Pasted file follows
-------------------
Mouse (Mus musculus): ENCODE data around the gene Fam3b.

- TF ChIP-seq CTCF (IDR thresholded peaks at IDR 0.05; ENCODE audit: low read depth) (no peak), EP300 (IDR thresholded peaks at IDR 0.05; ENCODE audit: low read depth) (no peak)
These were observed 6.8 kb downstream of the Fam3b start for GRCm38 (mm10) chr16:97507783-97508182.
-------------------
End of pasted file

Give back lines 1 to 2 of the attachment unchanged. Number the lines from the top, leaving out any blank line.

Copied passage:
Mouse (Mus musculus): ENCODE data around the gene Fam3b.

- TF ChIP-seq CTCF (IDR thresholded peaks at IDR 0.05; ENCODE audit: low read depth) (no peak), EP300 (IDR thresholded peaks at IDR 0.05; ENCODE audit: low read depth) (no peak)